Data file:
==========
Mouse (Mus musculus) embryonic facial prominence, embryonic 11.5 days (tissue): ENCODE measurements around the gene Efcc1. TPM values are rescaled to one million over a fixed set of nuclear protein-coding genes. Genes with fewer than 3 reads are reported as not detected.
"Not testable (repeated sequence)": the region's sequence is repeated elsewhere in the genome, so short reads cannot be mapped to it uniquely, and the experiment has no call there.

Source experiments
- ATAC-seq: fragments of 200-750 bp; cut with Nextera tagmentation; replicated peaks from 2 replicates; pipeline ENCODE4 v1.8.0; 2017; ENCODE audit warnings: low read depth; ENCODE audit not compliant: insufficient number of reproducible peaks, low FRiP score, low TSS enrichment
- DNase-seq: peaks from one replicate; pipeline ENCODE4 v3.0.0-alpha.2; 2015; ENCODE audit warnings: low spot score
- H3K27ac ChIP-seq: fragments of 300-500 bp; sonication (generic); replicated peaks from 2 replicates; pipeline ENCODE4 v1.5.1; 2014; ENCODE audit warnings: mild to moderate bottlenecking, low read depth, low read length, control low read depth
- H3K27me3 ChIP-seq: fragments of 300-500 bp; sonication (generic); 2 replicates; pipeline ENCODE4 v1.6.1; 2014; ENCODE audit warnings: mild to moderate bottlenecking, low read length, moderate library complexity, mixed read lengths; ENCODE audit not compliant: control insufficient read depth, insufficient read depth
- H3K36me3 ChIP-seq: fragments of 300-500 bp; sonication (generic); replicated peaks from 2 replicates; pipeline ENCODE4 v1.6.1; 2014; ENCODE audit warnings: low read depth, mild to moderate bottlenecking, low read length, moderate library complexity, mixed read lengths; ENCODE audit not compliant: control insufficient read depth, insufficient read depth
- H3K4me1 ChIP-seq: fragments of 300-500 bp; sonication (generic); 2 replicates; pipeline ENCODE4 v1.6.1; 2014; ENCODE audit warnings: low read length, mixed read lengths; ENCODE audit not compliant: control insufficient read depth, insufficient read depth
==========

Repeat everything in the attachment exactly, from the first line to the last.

Mouse (Mus musculus) embryonic facial prominence, embryonic 11.5 days (tissue): ENCODE measurements around the gene Efcc1. TPM values are rescaled to one million over a fixed set of nuclear protein-coding genes. Genes with fewer than 3 reads are reported as not detected.
"Not testable (repeated sequence)": the region's sequence is repeated elsewhere in the genome, so short reads cannot be mapped to it uniquely, and the experiment has no call there.

Source experiments
- ATAC-seq: fragments of 200-750 bp; cut with Nextera tagmentation; replicated peaks from 2 replicates; pipeline ENCODE4 v1.8.0; 2017; ENCODE audit warnings: low read depth; ENCODE audit not compliant: insufficient number of reproducible peaks, low FRiP score, low TSS enrichment
- DNase-seq: peaks from one replicate; pipeline ENCODE4 v3.0.0-alpha.2; 2015; ENCODE audit warnings: low spot score
- H3K27ac ChIP-seq: fragments of 300-500 bp; sonication (generic); replicated peaks from 2 replicates; pipeline ENCODE4 v1.5.1; 2014; ENCODE audit warnings: mild to moderate bottlenecking, low read depth, low read length, control low read depth
- H3K27me3 ChIP-seq: fragments of 300-500 bp; sonication (generic); 2 replicates; pipeline ENCODE4 v1.6.1; 2014; ENCODE audit warnings: mild to moderate bottlenecking, low read length, moderate library complexity, mixed read lengths; ENCODE audit not compliant: control insufficient read depth, insufficient read depth
- H3K36me3 ChIP-seq: fragments of 300-500 bp; sonication (generic); replicated peaks from 2 replicates; pipeline ENCODE4 v1.6.1; 2014; ENCODE audit warnings: low read depth, mild to moderate bottlenecking, low read length, moderate library complexity, mixed read lengths; ENCODE audit not compliant: control insufficient read depth, insufficient read depth
- H3K4me1 ChIP-seq: fragments of 300-500 bp; sonication (generic); 2 replicates; pipeline ENCODE4 v1.6.1; 2014; ENCODE audit warnings: low read length, mixed read lengths; ENCODE audit not compliant: control insufficient read depth, insufficient read depth